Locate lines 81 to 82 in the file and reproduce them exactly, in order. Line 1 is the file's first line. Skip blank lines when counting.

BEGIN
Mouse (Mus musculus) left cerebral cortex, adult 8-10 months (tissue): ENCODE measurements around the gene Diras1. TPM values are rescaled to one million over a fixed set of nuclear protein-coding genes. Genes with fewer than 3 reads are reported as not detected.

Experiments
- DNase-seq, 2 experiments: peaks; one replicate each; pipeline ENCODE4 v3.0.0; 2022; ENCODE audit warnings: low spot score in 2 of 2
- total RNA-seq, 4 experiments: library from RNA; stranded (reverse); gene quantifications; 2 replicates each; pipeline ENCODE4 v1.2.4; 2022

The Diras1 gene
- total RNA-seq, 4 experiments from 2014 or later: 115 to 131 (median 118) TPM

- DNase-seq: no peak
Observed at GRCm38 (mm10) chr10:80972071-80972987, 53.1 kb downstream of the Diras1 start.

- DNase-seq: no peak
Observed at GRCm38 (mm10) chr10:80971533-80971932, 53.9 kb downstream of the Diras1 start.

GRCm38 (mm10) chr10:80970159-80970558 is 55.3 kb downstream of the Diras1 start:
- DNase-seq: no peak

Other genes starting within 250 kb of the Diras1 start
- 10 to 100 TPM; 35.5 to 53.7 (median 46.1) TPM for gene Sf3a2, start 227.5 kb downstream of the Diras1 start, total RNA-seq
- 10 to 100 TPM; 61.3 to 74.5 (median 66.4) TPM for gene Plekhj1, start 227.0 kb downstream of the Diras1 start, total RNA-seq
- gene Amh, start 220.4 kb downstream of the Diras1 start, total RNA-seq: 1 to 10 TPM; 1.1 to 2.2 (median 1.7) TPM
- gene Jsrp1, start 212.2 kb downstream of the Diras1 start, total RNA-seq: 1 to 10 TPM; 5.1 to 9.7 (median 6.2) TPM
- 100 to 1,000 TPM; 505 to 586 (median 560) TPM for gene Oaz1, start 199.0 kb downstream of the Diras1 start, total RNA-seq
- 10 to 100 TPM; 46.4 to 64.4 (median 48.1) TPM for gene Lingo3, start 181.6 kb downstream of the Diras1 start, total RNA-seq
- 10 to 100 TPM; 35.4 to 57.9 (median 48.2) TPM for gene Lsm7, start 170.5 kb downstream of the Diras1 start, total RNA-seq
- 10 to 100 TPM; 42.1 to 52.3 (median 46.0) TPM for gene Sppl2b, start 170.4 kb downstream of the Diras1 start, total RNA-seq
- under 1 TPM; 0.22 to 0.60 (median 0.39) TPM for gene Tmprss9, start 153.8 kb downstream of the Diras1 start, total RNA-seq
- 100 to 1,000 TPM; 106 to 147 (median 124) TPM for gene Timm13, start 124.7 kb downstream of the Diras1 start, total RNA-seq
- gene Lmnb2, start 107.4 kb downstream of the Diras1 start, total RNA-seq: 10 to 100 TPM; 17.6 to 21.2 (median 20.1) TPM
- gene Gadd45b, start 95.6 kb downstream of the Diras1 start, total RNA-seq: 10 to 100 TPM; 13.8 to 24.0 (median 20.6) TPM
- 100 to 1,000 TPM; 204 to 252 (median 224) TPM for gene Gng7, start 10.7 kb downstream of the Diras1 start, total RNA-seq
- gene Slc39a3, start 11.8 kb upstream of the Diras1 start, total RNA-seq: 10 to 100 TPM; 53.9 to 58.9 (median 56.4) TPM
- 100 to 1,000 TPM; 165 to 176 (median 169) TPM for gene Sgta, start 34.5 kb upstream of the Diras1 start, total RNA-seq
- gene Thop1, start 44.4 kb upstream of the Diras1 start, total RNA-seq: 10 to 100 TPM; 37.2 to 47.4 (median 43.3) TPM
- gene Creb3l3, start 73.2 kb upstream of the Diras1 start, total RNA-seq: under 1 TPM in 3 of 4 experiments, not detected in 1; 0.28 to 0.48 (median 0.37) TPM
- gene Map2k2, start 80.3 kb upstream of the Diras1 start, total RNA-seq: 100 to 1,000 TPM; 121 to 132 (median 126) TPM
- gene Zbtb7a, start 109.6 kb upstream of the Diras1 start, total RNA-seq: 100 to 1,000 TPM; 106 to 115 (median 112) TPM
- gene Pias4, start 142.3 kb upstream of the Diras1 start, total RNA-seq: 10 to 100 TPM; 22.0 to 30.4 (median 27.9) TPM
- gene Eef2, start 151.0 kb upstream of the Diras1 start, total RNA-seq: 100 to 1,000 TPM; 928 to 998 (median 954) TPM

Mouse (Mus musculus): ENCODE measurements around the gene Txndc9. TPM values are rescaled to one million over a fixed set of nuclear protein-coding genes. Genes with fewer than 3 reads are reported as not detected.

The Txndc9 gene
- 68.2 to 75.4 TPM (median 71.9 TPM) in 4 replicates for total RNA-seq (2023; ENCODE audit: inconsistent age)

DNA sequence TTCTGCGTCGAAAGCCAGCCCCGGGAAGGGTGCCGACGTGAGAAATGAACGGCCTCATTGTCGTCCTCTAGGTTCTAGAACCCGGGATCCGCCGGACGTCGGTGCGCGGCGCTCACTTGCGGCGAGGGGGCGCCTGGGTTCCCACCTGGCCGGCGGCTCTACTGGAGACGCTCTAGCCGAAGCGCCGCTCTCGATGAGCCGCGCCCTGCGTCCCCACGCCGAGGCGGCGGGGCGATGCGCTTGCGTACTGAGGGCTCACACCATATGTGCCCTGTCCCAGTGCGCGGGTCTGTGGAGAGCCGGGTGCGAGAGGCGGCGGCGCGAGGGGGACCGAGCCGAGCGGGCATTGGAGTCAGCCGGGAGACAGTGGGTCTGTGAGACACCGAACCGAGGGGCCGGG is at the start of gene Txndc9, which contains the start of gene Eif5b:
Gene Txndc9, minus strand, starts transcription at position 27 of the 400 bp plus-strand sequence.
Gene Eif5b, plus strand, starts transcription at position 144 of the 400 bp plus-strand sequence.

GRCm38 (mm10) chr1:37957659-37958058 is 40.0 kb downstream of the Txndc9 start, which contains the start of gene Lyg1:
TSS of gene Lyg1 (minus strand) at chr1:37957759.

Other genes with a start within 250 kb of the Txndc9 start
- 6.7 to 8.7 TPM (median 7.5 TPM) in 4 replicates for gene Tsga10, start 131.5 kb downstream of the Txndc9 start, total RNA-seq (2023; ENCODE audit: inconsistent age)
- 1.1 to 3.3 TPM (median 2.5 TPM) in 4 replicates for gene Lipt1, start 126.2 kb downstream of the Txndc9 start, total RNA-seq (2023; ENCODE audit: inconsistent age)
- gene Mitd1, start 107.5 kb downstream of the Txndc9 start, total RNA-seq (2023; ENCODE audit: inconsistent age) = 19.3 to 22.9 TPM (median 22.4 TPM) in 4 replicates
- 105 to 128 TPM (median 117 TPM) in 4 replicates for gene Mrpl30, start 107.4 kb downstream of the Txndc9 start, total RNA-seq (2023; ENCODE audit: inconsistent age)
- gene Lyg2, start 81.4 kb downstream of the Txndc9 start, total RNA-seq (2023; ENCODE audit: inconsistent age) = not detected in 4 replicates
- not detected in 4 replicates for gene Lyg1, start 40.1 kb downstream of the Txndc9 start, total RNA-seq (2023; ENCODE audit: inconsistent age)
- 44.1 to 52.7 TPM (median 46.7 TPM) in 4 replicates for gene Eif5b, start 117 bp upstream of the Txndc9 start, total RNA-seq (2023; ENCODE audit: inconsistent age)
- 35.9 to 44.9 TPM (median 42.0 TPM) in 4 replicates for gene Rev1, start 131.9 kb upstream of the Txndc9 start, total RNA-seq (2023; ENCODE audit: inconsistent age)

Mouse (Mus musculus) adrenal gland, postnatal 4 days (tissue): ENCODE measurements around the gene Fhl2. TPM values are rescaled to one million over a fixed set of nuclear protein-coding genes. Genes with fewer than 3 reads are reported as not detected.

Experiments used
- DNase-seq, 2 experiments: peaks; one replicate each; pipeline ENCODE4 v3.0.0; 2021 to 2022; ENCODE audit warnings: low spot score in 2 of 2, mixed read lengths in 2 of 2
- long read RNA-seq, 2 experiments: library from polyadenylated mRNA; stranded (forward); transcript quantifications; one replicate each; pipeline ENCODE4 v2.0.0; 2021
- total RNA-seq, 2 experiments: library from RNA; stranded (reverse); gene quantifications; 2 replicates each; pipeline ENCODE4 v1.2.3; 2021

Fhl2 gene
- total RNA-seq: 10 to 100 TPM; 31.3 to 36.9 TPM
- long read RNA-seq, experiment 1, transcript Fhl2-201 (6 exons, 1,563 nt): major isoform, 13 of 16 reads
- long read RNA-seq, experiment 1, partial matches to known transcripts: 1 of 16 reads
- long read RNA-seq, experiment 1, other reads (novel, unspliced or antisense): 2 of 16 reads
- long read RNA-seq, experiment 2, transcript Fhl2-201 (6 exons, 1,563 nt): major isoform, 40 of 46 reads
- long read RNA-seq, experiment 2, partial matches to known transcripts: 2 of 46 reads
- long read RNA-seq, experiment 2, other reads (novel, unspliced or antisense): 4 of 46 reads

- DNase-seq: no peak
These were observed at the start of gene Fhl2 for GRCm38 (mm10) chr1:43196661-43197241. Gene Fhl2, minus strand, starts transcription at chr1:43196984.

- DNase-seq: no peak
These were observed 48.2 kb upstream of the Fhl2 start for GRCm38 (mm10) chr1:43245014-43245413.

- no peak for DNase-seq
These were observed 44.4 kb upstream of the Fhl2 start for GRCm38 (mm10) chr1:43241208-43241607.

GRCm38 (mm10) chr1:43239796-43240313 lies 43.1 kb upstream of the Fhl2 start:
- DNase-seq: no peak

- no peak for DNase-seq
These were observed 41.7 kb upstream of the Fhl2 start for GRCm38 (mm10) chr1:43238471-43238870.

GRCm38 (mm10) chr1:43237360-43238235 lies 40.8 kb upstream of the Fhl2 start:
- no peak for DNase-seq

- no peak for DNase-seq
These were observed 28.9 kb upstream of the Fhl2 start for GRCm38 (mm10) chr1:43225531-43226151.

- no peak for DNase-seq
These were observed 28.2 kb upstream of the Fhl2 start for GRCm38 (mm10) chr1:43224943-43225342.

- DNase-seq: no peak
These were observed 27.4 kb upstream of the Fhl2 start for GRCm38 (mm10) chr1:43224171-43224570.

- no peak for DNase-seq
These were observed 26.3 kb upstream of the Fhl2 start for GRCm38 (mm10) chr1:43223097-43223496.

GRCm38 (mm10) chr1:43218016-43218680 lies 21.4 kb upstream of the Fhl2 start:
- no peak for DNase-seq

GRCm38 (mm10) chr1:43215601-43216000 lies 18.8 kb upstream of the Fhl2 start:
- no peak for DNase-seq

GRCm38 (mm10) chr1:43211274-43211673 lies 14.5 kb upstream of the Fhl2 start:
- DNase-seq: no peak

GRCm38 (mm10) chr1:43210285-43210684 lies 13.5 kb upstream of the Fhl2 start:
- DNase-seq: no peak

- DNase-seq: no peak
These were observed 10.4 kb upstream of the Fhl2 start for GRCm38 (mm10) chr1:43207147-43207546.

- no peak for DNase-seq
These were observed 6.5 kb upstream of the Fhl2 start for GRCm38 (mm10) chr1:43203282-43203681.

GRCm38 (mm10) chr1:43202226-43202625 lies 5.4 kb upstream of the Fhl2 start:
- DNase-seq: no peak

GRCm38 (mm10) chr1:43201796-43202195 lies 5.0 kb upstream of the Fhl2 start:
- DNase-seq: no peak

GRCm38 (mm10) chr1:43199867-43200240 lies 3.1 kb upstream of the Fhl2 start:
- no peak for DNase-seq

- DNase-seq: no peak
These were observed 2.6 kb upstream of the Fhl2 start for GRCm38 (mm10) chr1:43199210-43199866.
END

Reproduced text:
- DNase-seq: no peak
These were observed 27.4 kb upstream of the Fhl2 start for GRCm38 (mm10) chr1:43224171-43224570.